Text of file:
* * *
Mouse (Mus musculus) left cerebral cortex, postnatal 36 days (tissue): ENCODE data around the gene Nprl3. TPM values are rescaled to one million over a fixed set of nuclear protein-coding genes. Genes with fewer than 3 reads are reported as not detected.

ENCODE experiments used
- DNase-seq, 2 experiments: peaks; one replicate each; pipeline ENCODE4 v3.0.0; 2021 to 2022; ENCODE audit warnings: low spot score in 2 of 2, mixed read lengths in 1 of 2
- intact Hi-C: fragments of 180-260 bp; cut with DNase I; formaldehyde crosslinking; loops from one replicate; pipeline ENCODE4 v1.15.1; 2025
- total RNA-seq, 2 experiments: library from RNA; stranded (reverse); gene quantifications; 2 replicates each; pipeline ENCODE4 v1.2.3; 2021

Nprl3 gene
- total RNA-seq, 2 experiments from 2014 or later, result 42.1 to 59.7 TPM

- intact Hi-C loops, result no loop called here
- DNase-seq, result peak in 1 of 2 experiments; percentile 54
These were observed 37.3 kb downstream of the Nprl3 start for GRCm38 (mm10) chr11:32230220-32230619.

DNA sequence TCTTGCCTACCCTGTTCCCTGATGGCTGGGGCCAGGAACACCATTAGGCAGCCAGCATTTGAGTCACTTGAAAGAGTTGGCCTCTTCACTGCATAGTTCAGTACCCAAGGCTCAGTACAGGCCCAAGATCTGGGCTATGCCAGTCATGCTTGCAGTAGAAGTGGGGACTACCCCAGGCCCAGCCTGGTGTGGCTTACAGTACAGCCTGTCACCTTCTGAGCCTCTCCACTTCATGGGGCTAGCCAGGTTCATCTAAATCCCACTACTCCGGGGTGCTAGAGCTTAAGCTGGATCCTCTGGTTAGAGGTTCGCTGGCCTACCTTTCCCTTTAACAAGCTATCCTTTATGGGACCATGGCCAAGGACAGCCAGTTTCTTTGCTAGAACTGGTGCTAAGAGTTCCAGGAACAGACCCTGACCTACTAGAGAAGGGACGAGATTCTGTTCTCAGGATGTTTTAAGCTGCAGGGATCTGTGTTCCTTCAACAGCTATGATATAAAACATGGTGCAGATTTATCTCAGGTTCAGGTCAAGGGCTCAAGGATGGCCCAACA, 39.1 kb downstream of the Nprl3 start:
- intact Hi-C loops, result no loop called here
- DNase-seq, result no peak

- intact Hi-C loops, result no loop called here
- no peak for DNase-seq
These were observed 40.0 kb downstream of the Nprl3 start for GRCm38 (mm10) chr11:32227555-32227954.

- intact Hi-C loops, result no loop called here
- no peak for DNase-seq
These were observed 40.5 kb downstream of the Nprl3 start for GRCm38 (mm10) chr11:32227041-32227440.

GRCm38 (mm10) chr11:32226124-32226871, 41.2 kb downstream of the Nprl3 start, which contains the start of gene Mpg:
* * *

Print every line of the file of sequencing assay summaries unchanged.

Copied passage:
Mouse (Mus musculus) left cerebral cortex, postnatal 36 days (tissue): ENCODE data around the gene Nprl3. TPM values are rescaled to one million over a fixed set of nuclear protein-coding genes. Genes with fewer than 3 reads are reported as not detected.

ENCODE experiments used
- DNase-seq, 2 experiments: peaks; one replicate each; pipeline ENCODE4 v3.0.0; 2021 to 2022; ENCODE audit warnings: low spot score in 2 of 2, mixed read lengths in 1 of 2
- intact Hi-C: fragments of 180-260 bp; cut with DNase I; formaldehyde crosslinking; loops from one replicate; pipeline ENCODE4 v1.15.1; 2025
- total RNA-seq, 2 experiments: library from RNA; stranded (reverse); gene quantifications; 2 replicates each; pipeline ENCODE4 v1.2.3; 2021

Nprl3 gene
- total RNA-seq, 2 experiments from 2014 or later, result 42.1 to 59.7 TPM

- intact Hi-C loops, result no loop called here
- DNase-seq, result peak in 1 of 2 experiments; percentile 54
These were observed 37.3 kb downstream of the Nprl3 start for GRCm38 (mm10) chr11:32230220-32230619.

DNA sequence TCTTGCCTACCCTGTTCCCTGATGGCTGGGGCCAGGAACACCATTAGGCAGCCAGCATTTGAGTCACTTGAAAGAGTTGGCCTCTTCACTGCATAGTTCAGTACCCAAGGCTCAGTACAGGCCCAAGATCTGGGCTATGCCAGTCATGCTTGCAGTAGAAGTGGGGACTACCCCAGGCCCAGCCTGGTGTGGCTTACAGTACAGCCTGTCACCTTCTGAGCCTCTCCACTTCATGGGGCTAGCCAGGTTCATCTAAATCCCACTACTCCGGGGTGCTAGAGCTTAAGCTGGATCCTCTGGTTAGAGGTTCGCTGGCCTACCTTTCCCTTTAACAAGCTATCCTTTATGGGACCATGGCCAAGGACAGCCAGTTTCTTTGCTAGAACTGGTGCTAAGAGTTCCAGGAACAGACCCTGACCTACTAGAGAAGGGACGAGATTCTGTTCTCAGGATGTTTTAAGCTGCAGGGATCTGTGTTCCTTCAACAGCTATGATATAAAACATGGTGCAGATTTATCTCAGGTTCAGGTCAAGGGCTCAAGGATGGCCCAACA, 39.1 kb downstream of the Nprl3 start:
- intact Hi-C loops, result no loop called here
- DNase-seq, result no peak

- intact Hi-C loops, result no loop called here
- no peak for DNase-seq
These were observed 40.0 kb downstream of the Nprl3 start for GRCm38 (mm10) chr11:32227555-32227954.

- intact Hi-C loops, result no loop called here
- no peak for DNase-seq
These were observed 40.5 kb downstream of the Nprl3 start for GRCm38 (mm10) chr11:32227041-32227440.

GRCm38 (mm10) chr11:32226124-32226871, 41.2 kb downstream of the Nprl3 start, which contains the start of gene Mpg: